PR Guru Mark DeMoss: An expert in damage control, his advice to Tiger is both simple … and drastic. 

Mark DeMoss is a public relations expert from Atlanta and his specialty is crisis management and damage control. He has handled many high-profile clients in positions while not as well-known were just as painful. He recently wrote “A Speech That Could Save Tiger’s Reputation, His Family and His Golf Game”.

I asked Mark why he wrote it. He just wanted to freely offer his advice on how to handle a crisis. He doesn’t expect Woods’ people to call him for advice, but he says the one-page statement offers some things Tiger’s people may not have considered.

He believes we are a society that accepts apologies and offers forgiveness when those who have transgressed. DeMoss says Woods can restore his reputation but he must be sincere and contrite. He also believes Woods should apologize because while his actions most directly involve his wife, everything he does affects thousands. Case in point, he is making his statement during the Accenture Match Play Championships. It’s certain to take away from the action and have other golfer steaming as Tiger takes the spotlight.

DeMoss’ statement has all the required apologies and mea culpas, but what made it stand out where four very drastic steps at the end. He suggests Tiger make four moves designed to prove his sincerity at turning the corner.  

1. Not play any golf in 2010

2. Not continue his golf career until he determines whether or not his marriage can be salvaged with Elin.

3. Ask three men: Jack Nicklaus, Tony Dungy and a pastor of their choice to mentor him and hold him accountable for two years.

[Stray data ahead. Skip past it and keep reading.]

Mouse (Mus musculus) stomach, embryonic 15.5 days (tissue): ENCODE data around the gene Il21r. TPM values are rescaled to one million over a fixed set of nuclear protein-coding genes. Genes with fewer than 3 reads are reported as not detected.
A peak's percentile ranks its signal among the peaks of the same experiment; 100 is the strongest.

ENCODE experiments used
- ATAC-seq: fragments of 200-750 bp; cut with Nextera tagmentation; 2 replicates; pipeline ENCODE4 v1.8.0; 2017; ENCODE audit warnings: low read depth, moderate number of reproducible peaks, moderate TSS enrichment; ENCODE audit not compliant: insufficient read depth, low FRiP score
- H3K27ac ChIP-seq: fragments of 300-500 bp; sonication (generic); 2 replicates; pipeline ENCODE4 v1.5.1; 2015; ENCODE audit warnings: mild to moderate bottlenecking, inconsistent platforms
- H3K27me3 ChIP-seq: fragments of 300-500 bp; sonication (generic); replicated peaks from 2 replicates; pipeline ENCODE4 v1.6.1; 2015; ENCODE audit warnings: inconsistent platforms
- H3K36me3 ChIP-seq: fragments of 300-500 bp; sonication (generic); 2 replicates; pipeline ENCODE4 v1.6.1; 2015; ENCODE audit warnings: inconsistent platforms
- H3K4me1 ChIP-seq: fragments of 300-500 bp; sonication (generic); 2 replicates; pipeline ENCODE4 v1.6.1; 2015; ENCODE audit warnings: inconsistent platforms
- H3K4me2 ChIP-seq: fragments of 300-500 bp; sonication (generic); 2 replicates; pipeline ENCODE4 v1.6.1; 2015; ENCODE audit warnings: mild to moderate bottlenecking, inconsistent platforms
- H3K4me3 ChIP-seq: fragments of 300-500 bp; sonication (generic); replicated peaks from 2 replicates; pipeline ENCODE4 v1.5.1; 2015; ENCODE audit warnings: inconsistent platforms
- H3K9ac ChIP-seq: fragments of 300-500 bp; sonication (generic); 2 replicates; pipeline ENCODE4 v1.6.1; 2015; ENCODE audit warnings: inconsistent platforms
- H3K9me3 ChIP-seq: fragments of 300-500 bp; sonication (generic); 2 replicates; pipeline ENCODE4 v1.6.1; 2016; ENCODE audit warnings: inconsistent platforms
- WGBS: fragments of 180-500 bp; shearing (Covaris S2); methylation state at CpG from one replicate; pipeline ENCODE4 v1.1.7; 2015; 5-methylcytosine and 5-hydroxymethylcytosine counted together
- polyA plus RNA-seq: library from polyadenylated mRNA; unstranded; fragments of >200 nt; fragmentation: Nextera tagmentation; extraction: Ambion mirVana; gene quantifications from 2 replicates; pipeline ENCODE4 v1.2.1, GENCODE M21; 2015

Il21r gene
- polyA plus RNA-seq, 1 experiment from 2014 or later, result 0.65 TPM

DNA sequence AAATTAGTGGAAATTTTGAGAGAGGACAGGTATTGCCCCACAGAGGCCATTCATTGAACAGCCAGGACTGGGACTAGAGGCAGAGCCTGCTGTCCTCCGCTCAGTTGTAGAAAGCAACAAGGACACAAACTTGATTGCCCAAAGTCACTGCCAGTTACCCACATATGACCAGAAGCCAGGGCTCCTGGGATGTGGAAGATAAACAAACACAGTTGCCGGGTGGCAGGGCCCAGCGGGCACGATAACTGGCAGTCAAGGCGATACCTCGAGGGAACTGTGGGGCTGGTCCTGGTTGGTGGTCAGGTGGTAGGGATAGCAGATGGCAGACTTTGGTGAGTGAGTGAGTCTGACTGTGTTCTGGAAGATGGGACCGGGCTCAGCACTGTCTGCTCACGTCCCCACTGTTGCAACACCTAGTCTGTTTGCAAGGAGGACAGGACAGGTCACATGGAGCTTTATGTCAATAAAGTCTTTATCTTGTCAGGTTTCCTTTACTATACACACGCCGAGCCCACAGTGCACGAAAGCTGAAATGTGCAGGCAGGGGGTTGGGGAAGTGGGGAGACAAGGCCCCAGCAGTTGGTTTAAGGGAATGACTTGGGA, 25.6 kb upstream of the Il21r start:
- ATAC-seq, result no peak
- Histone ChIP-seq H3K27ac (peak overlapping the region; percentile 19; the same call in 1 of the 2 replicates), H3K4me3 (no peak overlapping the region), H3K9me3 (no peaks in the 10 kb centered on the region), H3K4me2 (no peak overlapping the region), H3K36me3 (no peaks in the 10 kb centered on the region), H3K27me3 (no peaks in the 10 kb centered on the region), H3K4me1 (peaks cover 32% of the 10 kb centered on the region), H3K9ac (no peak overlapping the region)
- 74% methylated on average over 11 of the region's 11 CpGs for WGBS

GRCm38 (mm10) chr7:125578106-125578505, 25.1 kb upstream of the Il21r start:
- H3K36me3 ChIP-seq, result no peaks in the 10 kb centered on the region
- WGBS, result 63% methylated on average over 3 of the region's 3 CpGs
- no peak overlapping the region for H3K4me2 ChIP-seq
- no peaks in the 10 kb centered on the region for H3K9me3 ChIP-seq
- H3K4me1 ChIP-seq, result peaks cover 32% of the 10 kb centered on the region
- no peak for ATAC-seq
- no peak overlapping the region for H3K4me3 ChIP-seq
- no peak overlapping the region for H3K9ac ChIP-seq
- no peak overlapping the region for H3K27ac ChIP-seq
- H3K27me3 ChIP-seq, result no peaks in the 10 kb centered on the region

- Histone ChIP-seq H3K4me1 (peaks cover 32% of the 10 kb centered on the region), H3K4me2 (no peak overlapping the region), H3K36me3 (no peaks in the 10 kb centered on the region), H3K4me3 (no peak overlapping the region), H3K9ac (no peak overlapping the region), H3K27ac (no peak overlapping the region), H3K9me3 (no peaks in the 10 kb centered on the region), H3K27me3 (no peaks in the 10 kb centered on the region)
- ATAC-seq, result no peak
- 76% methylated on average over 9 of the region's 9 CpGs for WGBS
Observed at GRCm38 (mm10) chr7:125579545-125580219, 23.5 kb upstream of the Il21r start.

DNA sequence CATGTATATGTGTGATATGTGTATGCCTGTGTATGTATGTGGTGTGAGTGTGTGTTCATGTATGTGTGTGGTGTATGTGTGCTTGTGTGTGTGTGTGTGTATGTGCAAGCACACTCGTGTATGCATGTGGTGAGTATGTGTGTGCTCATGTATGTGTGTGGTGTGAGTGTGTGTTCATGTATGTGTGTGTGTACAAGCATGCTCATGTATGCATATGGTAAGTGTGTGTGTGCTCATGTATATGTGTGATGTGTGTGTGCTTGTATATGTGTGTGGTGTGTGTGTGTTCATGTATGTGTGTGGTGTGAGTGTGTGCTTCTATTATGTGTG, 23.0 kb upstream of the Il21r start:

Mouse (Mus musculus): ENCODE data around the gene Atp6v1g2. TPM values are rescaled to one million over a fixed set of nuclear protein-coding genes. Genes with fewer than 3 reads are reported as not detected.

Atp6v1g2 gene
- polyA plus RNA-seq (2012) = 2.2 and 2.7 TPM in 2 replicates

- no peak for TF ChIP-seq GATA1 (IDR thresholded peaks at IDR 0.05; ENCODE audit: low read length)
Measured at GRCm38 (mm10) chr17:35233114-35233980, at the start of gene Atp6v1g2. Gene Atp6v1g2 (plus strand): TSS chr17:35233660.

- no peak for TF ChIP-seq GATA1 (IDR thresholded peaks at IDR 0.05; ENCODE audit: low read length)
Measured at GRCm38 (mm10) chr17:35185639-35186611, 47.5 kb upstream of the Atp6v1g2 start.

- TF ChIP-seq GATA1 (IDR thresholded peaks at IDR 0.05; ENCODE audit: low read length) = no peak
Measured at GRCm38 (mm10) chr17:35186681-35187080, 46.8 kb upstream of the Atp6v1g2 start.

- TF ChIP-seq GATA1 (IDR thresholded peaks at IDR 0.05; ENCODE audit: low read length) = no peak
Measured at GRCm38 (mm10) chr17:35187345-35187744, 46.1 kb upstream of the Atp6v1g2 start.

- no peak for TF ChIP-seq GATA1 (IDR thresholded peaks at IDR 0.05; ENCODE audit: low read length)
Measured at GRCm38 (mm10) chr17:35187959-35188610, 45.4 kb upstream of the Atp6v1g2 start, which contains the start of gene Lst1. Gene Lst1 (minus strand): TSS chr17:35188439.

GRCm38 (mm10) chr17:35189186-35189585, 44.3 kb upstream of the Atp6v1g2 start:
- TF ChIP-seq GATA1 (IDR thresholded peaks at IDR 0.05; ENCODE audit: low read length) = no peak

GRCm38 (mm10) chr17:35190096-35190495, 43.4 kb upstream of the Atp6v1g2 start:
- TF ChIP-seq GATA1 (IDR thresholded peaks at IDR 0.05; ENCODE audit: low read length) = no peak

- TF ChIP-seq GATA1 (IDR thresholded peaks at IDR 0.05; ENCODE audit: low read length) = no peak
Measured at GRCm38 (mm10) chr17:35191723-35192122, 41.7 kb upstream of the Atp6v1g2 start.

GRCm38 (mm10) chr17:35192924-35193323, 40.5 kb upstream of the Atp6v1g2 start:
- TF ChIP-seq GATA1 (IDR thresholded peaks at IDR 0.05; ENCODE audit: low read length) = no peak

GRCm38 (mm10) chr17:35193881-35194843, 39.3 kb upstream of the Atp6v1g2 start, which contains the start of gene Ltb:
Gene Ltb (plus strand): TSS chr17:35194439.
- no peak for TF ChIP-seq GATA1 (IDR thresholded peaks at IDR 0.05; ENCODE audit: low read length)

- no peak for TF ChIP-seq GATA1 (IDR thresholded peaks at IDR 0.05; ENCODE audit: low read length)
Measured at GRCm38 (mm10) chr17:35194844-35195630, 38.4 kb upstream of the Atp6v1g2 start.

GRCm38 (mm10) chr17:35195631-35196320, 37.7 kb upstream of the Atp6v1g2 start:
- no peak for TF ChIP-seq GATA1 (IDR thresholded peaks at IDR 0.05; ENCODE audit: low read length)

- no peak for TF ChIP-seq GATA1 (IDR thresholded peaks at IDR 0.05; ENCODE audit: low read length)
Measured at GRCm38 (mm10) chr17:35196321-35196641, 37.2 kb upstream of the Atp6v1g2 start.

4. Ask hs sponsors to release him from all contractual agreements.

DeMoss believes that by taking these radical steps, Woods will be looked at in a much more positive light and be able to walk away from tomorrow’s event with the majority of Americans in his corner.

We shall see.

The Race to the Race Begins
February 16, 2010

I can almost guarantee you are not thinking, amid the ice and constant snow, about Mother’s Day. Well, the folks at Komen Pittsburgh want you to do just that. At the very least, leave that Sunday in May open and join over 30,000 of your neighbors for the Race for the Cure.

Monday night at Bar Louie in Station Square, they hosted the kick-off party. The snow kept some away, but many turned out to sing, dance, win prizes and get psyched to enlist volunteers and get folks signed up early for the run/walk through Schenley Park.

Channel 4 has been the media partner with the Race since its humble beginnings in 1993. It went from 3,000 to nearly 40,000 in recent years. It’s a race, in fact the largest participatory race in the state, but it’s so much more. It’s a major fund-raiser in the battle against breast cancer. It’s a chance to honor survivors and recognize those who didn’t survive. It’s a chance to tell our moms we love them and to show our love for those we don’t know. Most of all, it’s a chance for our city to show that we can all work together for a common purpose.

Smiling with some of the supporters who came out for the Race Kick-Off

Michelle Wright has been the spokesperson for the Race since the start. I joined her almost 14 years ago … and together, we have seen this Sunday morning in Schenley Park become a mother’s day tradition. We hope you will join us.  A link to the registration page is on this website.

We had a great kick-off Monday night. Let’s make it even bigger on Mother’s Day!

New Car Fever: A Cure for Cabin Fever?
February 12, 2010

Are you sick of the snow or are you just sick of being trapped inside your home? Let’s be honest, for most residents of this region its been a week since they saw someone other than their family and their neighbors.  I think we all love our family … but you do need some time away.

I spent this afternoon at a place where I’m sure many will visit to get rid of thier “cabin fever” in favor of  “new car fever”. The Pittsburgh International Auto Show  is always a big event in this region, but given the fact many of us haven’t seen a car not covered in snow it should be a real treat.